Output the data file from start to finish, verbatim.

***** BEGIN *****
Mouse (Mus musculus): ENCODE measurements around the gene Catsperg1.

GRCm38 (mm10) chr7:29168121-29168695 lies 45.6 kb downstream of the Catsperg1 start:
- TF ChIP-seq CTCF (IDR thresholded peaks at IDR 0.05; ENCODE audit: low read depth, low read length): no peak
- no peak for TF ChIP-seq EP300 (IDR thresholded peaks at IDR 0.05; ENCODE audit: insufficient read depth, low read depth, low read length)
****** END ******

Mouse (Mus musculus): ENCODE measurements around the gene Catsperg1.

GRCm38 (mm10) chr7:29168121-29168695 lies 45.6 kb downstream of the Catsperg1 start:
- TF ChIP-seq CTCF (IDR thresholded peaks at IDR 0.05; ENCODE audit: low read depth, low read length): no peak
- no peak for TF ChIP-seq EP300 (IDR thresholded peaks at IDR 0.05; ENCODE audit: insufficient read depth, low read depth, low read length)